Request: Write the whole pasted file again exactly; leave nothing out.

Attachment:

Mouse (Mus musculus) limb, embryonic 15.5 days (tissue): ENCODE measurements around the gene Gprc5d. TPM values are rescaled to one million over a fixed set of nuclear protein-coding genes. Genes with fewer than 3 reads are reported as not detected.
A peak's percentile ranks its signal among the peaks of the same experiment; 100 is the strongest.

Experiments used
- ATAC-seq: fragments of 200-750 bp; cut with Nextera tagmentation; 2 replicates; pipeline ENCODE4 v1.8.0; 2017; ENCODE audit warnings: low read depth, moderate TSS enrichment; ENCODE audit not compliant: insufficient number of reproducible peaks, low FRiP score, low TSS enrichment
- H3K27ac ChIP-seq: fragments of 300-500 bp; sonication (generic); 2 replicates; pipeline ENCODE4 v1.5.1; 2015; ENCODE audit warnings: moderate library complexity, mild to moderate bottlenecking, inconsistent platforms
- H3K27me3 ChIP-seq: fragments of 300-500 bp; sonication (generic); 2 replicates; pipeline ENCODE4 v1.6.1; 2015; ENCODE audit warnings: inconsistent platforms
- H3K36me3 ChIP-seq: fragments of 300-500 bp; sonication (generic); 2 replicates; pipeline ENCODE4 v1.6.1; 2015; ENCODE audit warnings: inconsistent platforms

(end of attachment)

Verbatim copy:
Mouse (Mus musculus) limb, embryonic 15.5 days (tissue): ENCODE measurements around the gene Gprc5d. TPM values are rescaled to one million over a fixed set of nuclear protein-coding genes. Genes with fewer than 3 reads are reported as not detected.
A peak's percentile ranks its signal among the peaks of the same experiment; 100 is the strongest.

Experiments used
- ATAC-seq: fragments of 200-750 bp; cut with Nextera tagmentation; 2 replicates; pipeline ENCODE4 v1.8.0; 2017; ENCODE audit warnings: low read depth, moderate TSS enrichment; ENCODE audit not compliant: insufficient number of reproducible peaks, low FRiP score, low TSS enrichment
- H3K27ac ChIP-seq: fragments of 300-500 bp; sonication (generic); 2 replicates; pipeline ENCODE4 v1.5.1; 2015; ENCODE audit warnings: moderate library complexity, mild to moderate bottlenecking, inconsistent platforms
- H3K27me3 ChIP-seq: fragments of 300-500 bp; sonication (generic); 2 replicates; pipeline ENCODE4 v1.6.1; 2015; ENCODE audit warnings: inconsistent platforms
- H3K36me3 ChIP-seq: fragments of 300-500 bp; sonication (generic); 2 replicates; pipeline ENCODE4 v1.6.1; 2015; ENCODE audit warnings: inconsistent platforms